The $31.5 billion no-new-taxes House Republican plan would cut overall spending next year by a little under 1 percent, after allowing for $234 million to patch a current-year shortfall. It would order up belt-tightening across state agencies and programs, including prisons and social services. It would eliminate funding for the state sentencing commission, juvenile and adult probation and intermediate punishment treatment.

Senate Republicans have said they would boost spending slightly above the House mark. In February, Wolf had proposed a spending plan of $32.3 billion, or about $1 billion in new spending when including cash to shore up the current year's books. He also proposed a $1 billion tax package to help foot the bill.

Wolf has warned that the House plan would put about 1,500 state employees out of work, with prisons in line for the deepest job cuts. The Department of Military and Veterans Affairs said the House budget will force more layoffs, lengthen wait times to process applications for benefits, require the shutdown of services for veterans and hurt its ability to adequately train 20,000 National Guard members.

The House budget also would halve funding for the Department of Conservation and Natural Resources, which manages state forests and parks. The state could divert additional money it gets from allowing natural gas drilling on state land, although a court decision last week raised questions about whether such a diversion is legal.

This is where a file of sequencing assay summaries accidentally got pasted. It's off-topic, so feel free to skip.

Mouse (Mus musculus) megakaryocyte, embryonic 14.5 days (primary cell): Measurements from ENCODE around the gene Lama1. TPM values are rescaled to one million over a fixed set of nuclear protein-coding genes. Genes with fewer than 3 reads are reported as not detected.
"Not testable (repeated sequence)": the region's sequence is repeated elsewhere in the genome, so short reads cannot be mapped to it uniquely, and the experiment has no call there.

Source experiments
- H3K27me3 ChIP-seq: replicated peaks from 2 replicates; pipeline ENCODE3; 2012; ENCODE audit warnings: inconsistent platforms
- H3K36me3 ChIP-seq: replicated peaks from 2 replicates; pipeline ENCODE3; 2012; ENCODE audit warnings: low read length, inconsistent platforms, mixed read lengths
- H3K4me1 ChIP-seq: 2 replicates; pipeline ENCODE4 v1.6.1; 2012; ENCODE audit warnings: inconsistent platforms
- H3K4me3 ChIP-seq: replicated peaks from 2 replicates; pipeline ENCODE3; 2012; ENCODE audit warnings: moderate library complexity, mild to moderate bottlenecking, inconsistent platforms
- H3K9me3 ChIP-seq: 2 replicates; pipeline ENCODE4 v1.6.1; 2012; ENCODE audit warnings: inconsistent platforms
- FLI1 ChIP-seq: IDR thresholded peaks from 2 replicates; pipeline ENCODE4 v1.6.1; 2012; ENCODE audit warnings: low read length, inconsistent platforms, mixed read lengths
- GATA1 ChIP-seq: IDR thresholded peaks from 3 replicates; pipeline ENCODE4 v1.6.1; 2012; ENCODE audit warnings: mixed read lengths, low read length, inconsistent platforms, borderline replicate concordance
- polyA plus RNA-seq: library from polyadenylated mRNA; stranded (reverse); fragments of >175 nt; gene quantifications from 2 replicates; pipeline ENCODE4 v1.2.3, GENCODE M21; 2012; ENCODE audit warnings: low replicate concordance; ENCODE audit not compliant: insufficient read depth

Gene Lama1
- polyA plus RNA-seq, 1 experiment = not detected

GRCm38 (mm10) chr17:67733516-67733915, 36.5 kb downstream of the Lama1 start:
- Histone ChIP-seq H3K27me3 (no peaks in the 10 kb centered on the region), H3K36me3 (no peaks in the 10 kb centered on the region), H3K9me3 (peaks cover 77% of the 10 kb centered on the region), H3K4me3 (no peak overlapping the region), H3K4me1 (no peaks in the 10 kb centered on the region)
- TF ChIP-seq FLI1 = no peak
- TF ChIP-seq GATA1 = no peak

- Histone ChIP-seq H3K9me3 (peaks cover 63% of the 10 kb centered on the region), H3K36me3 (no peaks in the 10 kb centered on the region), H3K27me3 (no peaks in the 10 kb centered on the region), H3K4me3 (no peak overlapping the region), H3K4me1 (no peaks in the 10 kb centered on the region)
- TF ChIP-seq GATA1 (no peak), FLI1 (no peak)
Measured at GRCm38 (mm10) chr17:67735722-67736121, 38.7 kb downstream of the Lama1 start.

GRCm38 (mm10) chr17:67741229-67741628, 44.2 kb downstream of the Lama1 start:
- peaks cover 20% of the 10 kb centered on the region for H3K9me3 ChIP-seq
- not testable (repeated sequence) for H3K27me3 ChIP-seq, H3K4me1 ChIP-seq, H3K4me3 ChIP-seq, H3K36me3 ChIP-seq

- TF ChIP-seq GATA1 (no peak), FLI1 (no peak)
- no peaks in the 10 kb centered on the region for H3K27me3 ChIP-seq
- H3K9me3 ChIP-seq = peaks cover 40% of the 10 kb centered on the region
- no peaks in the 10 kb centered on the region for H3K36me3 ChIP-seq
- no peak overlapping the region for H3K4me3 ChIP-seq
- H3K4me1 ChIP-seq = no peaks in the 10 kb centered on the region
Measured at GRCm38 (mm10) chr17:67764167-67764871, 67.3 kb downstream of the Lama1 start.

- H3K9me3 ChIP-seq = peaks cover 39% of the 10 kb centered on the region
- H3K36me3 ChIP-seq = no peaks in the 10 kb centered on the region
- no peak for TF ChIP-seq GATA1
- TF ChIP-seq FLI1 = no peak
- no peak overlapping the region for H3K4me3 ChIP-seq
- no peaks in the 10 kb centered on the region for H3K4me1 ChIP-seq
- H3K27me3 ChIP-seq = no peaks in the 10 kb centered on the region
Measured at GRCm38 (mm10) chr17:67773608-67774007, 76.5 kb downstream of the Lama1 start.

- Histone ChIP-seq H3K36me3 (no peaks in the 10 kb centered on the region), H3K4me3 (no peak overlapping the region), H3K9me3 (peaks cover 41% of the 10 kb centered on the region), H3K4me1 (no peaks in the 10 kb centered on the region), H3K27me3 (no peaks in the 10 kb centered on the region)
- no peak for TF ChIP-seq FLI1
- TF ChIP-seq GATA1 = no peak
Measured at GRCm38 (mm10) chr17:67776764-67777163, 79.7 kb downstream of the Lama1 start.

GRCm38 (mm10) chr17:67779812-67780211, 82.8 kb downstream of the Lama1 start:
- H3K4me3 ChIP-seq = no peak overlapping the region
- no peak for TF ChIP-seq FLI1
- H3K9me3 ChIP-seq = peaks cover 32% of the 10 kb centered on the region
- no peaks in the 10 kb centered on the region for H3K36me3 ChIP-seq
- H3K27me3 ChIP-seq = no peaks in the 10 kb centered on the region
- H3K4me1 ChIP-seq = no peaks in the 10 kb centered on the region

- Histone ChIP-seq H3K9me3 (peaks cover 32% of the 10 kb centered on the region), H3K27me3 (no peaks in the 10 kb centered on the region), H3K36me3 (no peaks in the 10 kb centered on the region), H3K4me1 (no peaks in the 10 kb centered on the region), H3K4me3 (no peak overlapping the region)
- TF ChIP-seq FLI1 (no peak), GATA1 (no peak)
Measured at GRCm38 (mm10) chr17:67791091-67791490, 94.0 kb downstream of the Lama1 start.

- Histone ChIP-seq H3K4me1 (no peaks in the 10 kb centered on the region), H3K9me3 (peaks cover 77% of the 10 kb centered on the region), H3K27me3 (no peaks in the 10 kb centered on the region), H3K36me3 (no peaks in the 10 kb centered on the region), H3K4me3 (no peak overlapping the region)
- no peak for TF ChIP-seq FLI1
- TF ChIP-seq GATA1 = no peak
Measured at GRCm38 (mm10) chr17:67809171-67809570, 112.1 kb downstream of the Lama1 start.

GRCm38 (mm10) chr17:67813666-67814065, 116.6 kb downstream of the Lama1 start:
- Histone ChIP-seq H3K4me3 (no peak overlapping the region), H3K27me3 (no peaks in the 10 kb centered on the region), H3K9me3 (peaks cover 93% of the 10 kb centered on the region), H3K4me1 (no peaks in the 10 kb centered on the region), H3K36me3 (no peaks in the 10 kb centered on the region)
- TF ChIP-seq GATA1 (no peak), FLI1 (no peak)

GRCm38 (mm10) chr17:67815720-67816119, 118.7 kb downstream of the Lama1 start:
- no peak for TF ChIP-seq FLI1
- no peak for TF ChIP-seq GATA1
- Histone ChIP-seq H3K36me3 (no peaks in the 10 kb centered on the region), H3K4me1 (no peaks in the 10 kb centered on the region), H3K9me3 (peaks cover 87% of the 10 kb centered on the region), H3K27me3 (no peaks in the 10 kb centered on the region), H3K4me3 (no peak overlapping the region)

___
GAMBLING

House Republican leadership has pushed for a broad expansion of gambling to help fill the cash gap. That would include expanding casino-style gambling to websites, airports, bars and off-track betting parlors. It also would allow online lottery games and reinstate a requirement that casinos pay millions to host communities. The Senate has agreed with much of that, but balked at the legalization of slot machine-style video games in bars, truck stops and other liquor license holders.